By MARTHA SMITH
Special to the Standard
EXETER – While William D. “Bill” Warner, the visionary architect whose designs included reviving Providence’s riverfront – and earned him 50 national and regional awards – is mourned throughout the state and beyond, Exeter residents remember him as a man committed to his community.
Warner died Aug. 27 at age 83 after a six-month illness.
His legacy will almost certainly be Providence’s River Relocation and Waterplace Park Project for which he received the 1997 Presidential Design Achievement Award from Bill Clinton. Other significant urban designs included the I-Way Bridge across the Providence River and the Rt. 195 Relocation Project.
Locally, Warner was praised for his concept for the Exeter-West Greenwich Junior-Senior High School and he also designed the North Kingstown Police and Fire headquarters.
“He was the grandfather of the Rhode Island architects,” says Michael Abbott, himself a nationally-known architect specializing in historic preservation and adaptation, and longtime head of Exeter’s planning board.
“With Exeter-West Greenwich High School, he created a village concept, a collection. It wasn’t some huge superstructure; it fit into a rural landscape. He was a big-time concept guy.”
Abbott is also among those who admire the personal challenge Warner set himself when he bought Locust Valley Farm on Ted Rod Road.
“Eight or nine buildings made up the farm and he lived way in the back All the buildings are very unusual. A couple years ago, he built a new house immediately to the west. All the other buildings are currently for sale; the lots were divvied up. The old mill was his office. There’s a greenhouse and the big shingle house at the very back.
“He was the master of scale and context, able to make his new things fit into all the historic subsets that we have in Rhode Island and make it look like it all blended perfectly together.”
Abbott agrees with other design experts that Warner “will be remembered for his civic work: moving the rivers, the river walks, all the bridges. The river went under the post office [before the reconfiguration.] It was a mess. We have a beautiful downtown [in Providence] and in 20 years people have forgotten” how it once looked.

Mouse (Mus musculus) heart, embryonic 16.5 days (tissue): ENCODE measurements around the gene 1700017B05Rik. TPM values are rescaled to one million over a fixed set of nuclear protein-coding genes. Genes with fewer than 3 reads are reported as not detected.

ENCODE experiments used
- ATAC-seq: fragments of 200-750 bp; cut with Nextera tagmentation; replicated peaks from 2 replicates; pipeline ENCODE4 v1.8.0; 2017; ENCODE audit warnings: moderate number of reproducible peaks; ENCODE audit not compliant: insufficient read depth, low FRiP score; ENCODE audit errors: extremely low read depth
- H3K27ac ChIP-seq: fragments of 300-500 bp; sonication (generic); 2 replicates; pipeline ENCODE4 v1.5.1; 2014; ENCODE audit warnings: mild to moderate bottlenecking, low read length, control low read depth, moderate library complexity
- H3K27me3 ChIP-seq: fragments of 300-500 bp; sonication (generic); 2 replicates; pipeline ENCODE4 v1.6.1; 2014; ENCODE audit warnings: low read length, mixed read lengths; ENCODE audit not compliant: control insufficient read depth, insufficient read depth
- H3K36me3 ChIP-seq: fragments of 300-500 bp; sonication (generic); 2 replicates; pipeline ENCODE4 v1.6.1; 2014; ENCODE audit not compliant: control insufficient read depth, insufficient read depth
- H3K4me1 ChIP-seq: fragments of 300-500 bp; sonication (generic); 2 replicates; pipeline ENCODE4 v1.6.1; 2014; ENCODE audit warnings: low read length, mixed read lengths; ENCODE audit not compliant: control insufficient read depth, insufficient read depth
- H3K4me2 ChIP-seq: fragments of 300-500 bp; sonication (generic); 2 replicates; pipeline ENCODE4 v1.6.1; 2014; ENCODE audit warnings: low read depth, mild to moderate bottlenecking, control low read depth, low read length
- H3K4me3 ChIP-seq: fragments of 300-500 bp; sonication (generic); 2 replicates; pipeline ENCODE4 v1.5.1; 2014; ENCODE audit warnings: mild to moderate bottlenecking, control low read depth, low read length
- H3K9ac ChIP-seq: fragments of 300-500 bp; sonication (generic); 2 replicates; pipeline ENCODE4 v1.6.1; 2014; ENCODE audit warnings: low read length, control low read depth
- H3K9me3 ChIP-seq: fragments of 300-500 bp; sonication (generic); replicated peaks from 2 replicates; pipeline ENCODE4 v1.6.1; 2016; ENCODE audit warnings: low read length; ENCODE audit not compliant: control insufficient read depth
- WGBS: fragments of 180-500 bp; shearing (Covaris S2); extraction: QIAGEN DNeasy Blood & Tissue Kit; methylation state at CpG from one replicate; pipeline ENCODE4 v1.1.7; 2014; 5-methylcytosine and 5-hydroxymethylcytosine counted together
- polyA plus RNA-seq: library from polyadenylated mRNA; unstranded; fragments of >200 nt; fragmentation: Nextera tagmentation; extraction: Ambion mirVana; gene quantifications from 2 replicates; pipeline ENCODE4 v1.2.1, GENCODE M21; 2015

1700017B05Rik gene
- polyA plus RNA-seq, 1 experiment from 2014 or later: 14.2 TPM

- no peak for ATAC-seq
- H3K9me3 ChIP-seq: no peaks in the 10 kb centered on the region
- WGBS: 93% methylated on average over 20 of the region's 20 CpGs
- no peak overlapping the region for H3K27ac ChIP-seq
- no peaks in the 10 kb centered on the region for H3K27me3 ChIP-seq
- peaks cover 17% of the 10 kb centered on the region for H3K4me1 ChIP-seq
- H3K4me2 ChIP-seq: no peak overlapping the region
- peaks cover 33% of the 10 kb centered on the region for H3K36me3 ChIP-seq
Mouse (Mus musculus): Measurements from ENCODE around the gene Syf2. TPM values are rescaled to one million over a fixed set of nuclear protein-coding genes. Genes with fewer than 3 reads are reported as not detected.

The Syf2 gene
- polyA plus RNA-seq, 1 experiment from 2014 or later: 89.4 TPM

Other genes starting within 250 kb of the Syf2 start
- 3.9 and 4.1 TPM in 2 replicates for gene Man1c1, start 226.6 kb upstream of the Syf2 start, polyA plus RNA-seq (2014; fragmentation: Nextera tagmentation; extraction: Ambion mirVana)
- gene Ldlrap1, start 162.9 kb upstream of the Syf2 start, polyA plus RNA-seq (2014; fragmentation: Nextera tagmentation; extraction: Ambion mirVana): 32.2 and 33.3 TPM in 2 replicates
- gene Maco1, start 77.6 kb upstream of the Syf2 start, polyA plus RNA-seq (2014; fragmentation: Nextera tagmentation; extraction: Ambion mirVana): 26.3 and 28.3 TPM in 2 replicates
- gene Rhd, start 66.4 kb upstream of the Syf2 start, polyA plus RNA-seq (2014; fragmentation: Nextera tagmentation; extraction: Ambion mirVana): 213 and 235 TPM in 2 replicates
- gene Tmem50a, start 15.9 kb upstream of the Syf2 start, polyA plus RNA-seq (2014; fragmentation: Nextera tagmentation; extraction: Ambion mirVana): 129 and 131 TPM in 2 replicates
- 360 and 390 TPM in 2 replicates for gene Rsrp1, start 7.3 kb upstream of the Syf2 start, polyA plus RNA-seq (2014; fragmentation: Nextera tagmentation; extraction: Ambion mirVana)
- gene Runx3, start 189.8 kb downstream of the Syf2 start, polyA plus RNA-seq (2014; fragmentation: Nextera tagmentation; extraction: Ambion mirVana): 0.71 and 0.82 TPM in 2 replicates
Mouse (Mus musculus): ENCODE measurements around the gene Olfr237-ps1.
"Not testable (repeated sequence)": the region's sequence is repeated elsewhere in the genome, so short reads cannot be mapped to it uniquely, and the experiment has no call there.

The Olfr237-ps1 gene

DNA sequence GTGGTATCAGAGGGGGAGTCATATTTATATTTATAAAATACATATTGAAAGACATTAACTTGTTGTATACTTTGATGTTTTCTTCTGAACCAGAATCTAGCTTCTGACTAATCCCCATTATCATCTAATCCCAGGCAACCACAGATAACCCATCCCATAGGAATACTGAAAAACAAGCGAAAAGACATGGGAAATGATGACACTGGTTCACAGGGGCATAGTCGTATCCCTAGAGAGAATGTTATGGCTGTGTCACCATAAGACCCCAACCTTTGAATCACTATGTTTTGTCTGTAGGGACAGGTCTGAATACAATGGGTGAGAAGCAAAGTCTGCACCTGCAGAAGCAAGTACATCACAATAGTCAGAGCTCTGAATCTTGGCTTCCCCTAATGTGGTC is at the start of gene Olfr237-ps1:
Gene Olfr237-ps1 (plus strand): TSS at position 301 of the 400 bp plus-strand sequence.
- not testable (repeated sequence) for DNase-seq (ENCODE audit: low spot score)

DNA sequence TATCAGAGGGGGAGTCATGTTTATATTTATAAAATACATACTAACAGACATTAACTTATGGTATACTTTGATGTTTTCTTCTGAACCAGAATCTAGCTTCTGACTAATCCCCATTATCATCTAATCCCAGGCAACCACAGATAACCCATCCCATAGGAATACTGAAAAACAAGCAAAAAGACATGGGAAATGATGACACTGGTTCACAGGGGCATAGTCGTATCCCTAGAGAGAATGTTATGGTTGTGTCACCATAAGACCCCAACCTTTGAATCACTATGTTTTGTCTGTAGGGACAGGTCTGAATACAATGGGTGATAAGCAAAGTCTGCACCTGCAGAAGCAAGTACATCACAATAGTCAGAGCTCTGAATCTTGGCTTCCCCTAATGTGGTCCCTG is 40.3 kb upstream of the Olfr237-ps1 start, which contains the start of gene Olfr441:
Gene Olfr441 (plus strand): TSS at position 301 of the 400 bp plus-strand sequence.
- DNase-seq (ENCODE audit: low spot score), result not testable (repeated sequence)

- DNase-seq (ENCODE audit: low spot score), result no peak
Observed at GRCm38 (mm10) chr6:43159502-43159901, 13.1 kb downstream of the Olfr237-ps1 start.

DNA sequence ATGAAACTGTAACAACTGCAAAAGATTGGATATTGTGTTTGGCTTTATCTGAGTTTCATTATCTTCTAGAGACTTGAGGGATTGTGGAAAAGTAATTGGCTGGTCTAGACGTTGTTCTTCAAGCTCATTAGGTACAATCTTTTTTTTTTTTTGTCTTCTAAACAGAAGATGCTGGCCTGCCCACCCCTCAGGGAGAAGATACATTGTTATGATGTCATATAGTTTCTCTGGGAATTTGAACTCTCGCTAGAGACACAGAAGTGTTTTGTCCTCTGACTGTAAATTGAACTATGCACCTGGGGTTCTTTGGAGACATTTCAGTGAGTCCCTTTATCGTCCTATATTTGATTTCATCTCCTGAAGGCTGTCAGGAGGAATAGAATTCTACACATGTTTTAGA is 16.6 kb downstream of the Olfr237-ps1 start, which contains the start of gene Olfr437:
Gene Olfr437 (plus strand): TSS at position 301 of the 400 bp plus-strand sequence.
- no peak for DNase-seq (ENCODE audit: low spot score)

He notes that Warner gave Rhode Island many beautiful gifts. “He built something we’ll all be living with and looking at for a long, long time.”
Frank DiGregorio, another architect and member of the planning board, traces his friendship with Warner to his early days at the Rhode Island School of Design.
“I’ve known Bill since I went to RISD for architecture. In my sophomore year he was the new instructor although he wasn’t my instructor. I’ve worked with him on and off over the years. He was on the planning board and the citizens’ committee” when the Vision for Exeter study was just getting off the ground. DiGregorio also worked with Warner on the EWG Junior-Senior High School project.
In 2000, when Warner received the highest award from the Construction Specifications Institute (CSI), DiGregorio recalls that he “put together a little anecdote” for the presentation, a humorous riff on “how Bill tried to implement the moving of the rivers.”
DiGregorio says, “He always loved it. He’s the man responsible for the revitalization of downtown Providence. His mark is all over the City of Providence. He was an amazing guy, a good guy to work with.”
In recent years, he adds, “We became a little closer socially. This past year or so his health had failed rapidly. I got together with him several times; we went down to Gregg’s, shared a beer and talked over just about everything.”
The story of how Warner and fellow RISD professor Friedrich St. Florian used a restaurant table napkin to sketch what became a re-imagined downtown Providence waterfront is epic. But you use what’s available when inspiration strikes, DiGregorio explains.
“It makes perfect sense. Ideas come to you at the darnedest times. You just pull out a felt-tip pen and write on a napkin.”
Besides the river relocation, his grandest project, Warner was also known for redesigning the Manchester Street Station power plant, the redesign of India Point Park and his first big job in the city, in 1959, heading the Providence Preservation Society’s study that resulted in the restoration of College Hill.
Among Warner’s favorite accomplishments was creating the master plan for the 3,600-acre Rockefeller estate in Tarrytown, N.Y.
Martha Smith is an award-winning journalist and author. Retired, she is an independent contractor for SRIN.